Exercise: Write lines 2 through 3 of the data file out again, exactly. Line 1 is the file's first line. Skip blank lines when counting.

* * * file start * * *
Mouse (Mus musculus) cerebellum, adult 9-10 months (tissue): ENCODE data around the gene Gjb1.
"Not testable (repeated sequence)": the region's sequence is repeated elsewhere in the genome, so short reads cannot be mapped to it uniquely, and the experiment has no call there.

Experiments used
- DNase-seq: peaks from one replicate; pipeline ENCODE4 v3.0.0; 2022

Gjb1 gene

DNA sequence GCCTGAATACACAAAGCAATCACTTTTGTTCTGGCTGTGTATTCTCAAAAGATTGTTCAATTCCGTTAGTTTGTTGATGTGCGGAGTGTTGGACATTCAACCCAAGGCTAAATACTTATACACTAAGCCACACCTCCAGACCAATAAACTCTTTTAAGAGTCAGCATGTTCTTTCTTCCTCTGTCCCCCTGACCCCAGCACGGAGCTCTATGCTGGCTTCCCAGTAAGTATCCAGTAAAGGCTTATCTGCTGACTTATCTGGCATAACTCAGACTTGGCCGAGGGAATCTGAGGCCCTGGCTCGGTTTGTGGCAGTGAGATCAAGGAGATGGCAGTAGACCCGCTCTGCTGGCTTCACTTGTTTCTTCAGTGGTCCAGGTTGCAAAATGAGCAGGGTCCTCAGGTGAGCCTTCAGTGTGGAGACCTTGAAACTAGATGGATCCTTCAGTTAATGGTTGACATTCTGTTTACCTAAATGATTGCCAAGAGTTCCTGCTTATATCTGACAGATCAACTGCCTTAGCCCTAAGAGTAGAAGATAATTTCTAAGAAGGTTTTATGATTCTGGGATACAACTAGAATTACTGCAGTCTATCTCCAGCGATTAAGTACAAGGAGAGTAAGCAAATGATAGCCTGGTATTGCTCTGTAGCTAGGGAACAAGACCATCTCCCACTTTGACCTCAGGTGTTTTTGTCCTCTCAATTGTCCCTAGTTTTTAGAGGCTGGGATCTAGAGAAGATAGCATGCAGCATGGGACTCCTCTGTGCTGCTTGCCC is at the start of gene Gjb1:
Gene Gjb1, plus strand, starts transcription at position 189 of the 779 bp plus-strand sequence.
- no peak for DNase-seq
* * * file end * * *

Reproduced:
"Not testable (repeated sequence)": the region's sequence is repeated elsewhere in the genome, so short reads cannot be mapped to it uniquely, and the experiment has no call there.

Experiments used